But this particular story, heritage is so important to the family and how they identify one another. Even when they are trying to get back together again, the reason why they know who they are is because of heritage and the act of heritage, and that is crucial in my family. It's crucial in the lives of my peers, and we all relate to that.

The reason why The Cosby Show was number one in the nation when it was on television for almost eight seasons – the reason why is because, one, it was universal enough that everybody could relate; but two, there was so much heritage poured into those 22 minutes – at the time it was 24; now it's 22, 'cause we got more commercials.
Darrell Bock
There you go. [Laughter]
Naima Lett
But there was so much heritage packed into those 24 minutes. And we as African Americans celebrated it because Cosby celebrated our heroes in such a way that brought them out of the shadows into the light. So you're looking at living legends that a lot of people would never know. And it just did something for you. It does something for you. And I'm not saying that there's pride or anything – that's not it at all. It's just, this is how we are, and we haven't –
Darrell Bock
It's affirmation.
Naima Lett
It's affirmation, yes. So to answer your question – that is a loaded question, but the way that I can go to it or to answer it has more to do with, if they had highlighted the heritage piece, because that is a core value in our community, I believe there would've been – there could be – more of a common ground of being able to share that, because that's core whether you're African or African American. That is just the core of who we are. We want to know who we are, and our heritage means a lot to us.
Darrell Bock
Well, as you can tell, there's a lot about this film. It's hard to talk about a film without being able to tell the story.
Naima Lett
I know, I know.
Darrell Bock
But anyway. But this is a film that, if you get the chance to see it, I think without a blink of an eye I would say do take advantage of it. It's one of those films where you not only feel for what the people are going through, but you actually learn something, in watching the film, about a certain kind of experience that people have gone through, many people have gone through. It is based – and I think this is important to say. It is based on a true set of experiences that many people had. They went to a lot of trouble to get actors who came out of the context and heritage that is being portrayed. So this was done with a lot of thought, and I think you see that. It's not your normal thing. If you go to the movies primarily to be entertained and to escape, it's not an escape movie. You're escaping nothing if you go see this.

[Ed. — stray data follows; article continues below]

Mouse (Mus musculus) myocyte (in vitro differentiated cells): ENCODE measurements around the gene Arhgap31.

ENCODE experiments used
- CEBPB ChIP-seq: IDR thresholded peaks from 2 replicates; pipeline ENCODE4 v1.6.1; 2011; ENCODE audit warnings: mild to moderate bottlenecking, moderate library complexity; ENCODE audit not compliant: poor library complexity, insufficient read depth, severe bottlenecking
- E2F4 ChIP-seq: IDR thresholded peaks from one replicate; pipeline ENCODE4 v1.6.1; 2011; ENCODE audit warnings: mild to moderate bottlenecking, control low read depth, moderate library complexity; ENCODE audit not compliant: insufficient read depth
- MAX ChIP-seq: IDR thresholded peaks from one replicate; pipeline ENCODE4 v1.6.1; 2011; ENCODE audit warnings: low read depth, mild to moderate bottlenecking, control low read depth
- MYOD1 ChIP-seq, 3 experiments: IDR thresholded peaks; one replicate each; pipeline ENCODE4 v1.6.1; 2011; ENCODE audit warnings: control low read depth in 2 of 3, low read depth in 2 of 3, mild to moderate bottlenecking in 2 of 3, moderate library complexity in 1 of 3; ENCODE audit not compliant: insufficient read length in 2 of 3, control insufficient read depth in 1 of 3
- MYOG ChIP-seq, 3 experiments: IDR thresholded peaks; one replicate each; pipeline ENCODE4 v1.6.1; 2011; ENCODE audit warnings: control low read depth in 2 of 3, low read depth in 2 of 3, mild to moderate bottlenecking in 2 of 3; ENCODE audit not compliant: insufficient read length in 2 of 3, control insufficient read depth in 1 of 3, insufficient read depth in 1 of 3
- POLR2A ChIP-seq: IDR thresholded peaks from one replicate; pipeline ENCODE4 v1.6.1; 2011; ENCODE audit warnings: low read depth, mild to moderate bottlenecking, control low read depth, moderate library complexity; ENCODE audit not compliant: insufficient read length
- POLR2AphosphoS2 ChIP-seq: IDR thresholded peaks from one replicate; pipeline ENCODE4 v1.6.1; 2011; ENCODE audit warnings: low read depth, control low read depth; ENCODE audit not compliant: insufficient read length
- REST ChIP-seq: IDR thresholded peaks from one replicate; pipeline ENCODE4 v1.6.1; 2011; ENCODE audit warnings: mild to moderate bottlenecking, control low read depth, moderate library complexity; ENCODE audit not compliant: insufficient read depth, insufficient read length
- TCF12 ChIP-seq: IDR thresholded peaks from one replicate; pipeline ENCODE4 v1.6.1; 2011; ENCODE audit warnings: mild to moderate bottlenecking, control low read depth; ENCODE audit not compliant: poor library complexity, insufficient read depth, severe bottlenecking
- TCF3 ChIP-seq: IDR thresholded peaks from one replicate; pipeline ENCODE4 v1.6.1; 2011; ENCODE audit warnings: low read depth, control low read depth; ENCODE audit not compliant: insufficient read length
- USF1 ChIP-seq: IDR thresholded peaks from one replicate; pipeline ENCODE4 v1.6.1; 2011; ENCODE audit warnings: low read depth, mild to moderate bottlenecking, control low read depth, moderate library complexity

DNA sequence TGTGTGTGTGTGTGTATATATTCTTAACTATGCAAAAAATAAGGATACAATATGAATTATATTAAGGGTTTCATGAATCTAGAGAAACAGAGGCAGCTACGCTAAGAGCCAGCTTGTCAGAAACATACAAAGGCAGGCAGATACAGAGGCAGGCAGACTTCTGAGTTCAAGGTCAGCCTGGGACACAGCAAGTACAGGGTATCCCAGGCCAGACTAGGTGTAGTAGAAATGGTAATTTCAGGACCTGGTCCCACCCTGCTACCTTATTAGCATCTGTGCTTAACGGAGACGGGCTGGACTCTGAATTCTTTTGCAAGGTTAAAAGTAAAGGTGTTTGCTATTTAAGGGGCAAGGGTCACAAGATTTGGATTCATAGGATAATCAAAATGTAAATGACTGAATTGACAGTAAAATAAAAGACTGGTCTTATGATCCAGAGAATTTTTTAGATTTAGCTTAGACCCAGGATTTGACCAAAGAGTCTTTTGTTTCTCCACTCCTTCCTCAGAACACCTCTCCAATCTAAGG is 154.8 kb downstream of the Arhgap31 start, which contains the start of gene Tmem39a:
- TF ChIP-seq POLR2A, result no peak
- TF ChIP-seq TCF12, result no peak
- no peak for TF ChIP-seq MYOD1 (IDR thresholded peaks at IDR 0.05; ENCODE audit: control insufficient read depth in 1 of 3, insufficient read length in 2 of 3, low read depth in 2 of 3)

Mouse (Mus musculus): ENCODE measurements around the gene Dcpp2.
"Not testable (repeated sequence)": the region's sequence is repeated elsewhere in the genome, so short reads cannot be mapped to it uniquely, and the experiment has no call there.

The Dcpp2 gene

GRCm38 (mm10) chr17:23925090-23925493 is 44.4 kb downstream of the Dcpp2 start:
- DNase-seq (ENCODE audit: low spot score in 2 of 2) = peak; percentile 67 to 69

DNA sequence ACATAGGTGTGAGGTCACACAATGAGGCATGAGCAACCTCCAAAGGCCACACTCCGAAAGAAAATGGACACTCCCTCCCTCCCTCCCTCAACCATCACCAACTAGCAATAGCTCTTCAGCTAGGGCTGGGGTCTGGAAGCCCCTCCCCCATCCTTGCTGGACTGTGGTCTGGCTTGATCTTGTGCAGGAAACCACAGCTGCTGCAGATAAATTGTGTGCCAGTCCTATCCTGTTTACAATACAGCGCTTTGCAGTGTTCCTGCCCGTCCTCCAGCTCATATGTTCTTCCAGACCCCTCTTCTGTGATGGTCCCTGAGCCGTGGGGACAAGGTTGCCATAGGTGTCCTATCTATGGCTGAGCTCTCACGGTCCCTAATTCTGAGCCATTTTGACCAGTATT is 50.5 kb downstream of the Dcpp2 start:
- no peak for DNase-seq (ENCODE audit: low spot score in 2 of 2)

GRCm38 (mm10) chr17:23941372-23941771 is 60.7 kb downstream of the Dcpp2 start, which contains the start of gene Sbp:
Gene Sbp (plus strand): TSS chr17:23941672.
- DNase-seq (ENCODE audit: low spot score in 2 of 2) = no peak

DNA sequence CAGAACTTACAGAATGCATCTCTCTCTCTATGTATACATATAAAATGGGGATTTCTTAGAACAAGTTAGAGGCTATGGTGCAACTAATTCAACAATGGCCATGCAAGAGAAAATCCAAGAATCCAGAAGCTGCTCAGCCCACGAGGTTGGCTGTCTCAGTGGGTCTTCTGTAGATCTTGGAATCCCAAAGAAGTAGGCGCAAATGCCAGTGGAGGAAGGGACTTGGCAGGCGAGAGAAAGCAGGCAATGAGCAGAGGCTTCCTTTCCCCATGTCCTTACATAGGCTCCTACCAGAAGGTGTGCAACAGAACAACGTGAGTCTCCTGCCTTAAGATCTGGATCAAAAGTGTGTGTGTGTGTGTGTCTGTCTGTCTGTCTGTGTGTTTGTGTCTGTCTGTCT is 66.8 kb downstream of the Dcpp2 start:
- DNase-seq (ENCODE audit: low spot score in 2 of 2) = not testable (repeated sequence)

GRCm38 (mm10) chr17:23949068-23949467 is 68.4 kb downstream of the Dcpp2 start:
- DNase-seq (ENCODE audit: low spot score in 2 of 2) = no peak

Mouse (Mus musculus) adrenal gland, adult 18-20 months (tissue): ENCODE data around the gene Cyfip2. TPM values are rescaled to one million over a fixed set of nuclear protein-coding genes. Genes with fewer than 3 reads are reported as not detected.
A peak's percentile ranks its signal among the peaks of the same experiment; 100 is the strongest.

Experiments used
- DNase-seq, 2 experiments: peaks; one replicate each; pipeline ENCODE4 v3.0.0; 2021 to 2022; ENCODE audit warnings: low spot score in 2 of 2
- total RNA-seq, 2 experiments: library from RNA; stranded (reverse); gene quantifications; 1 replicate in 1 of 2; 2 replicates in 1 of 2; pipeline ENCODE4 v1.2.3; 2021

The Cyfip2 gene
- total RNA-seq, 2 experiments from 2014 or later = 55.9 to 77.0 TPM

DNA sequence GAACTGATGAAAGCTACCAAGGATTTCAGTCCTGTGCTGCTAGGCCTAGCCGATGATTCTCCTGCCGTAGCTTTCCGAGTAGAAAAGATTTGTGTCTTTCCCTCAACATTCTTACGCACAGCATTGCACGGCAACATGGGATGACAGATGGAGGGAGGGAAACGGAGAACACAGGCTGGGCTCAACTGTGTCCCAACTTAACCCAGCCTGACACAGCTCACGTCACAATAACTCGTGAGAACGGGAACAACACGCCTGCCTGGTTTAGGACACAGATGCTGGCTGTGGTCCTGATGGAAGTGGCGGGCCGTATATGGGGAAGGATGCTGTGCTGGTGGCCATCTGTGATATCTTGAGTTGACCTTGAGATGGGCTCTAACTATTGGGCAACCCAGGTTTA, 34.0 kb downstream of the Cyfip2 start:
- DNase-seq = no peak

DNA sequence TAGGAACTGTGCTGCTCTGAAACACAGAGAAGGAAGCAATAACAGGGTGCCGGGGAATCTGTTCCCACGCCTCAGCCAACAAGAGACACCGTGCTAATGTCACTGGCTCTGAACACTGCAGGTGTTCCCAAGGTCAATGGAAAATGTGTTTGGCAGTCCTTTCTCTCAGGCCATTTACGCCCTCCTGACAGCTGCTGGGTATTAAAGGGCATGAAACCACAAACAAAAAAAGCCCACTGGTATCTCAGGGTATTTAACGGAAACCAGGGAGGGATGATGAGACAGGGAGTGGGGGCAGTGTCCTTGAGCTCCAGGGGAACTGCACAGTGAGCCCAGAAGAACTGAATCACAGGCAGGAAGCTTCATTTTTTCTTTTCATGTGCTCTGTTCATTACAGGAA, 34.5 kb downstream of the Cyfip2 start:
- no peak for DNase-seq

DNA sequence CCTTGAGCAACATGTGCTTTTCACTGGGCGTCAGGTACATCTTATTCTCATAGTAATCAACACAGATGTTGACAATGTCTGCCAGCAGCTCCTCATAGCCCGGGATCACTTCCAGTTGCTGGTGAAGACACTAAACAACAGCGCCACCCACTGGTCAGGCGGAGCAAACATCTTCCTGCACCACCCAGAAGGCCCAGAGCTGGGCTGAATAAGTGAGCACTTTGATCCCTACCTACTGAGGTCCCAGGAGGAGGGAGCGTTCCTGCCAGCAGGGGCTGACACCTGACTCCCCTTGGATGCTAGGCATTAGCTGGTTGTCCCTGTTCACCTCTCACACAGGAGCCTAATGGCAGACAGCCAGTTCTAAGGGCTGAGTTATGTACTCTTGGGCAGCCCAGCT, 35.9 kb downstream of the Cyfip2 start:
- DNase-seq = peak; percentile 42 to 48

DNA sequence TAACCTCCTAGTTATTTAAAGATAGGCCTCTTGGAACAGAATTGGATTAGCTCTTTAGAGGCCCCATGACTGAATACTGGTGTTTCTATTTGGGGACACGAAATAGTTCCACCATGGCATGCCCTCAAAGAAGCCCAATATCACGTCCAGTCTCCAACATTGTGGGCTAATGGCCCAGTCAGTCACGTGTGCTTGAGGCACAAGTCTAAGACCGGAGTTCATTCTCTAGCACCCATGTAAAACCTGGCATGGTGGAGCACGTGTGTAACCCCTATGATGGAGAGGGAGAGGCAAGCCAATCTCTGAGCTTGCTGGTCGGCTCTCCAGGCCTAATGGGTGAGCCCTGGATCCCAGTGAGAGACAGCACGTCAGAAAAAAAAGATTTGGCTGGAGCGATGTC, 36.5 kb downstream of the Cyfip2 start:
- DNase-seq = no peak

Naima Lett
[Laughs] That's good, that's good.
Darrell Bock
But it is a film that will make you reflect on how people should treat one another. And so from that standpoint it's very, very valuable. Well, Naima, I thank you again for coming in and talking with us –
Naima Lett
You are welcome.
Darrell Bock
– about kind of the latest of what's going on in faith and film, and we'll be keeping at this, apparently. I think you've been hired on. And keep us posted. We trust that your doctoral studies goes well and that you can hit the stop button, that means you've ended, and hit the go button. [Laughs]
Naima Lett
The go button – Absolutely. Absolutely. So we're pressing to May. That is the speculated graduation date, so, prayerfully, May of 2015 I will be walking across that – or doing cartwheels. If you turn on the recording and you see [laughs] –
Darrell Bock
That whoosh that you feel. [Laughs]
Naima Lett
And you see somebody, like, do a cartwheel across the stage, that might be me. I just got to figure out a way to keep the hat on.
Darrell Bock
Yeah, I wouldn't worry about it. [Laughs] Just let it go.
Naima Lett
Just let it go. I love it. I love it. But thank you so much for having me again. I love being able to dialogue, and this is always good, and what you guys are doing here with the podcast and with the center, we applaud and say "Great job." Thank you.
Darrell Bock
Well, thank you. Well, thank you again. I really appreciate it, and we thank you for being a part of The Table, and we look forward to having you back with us again.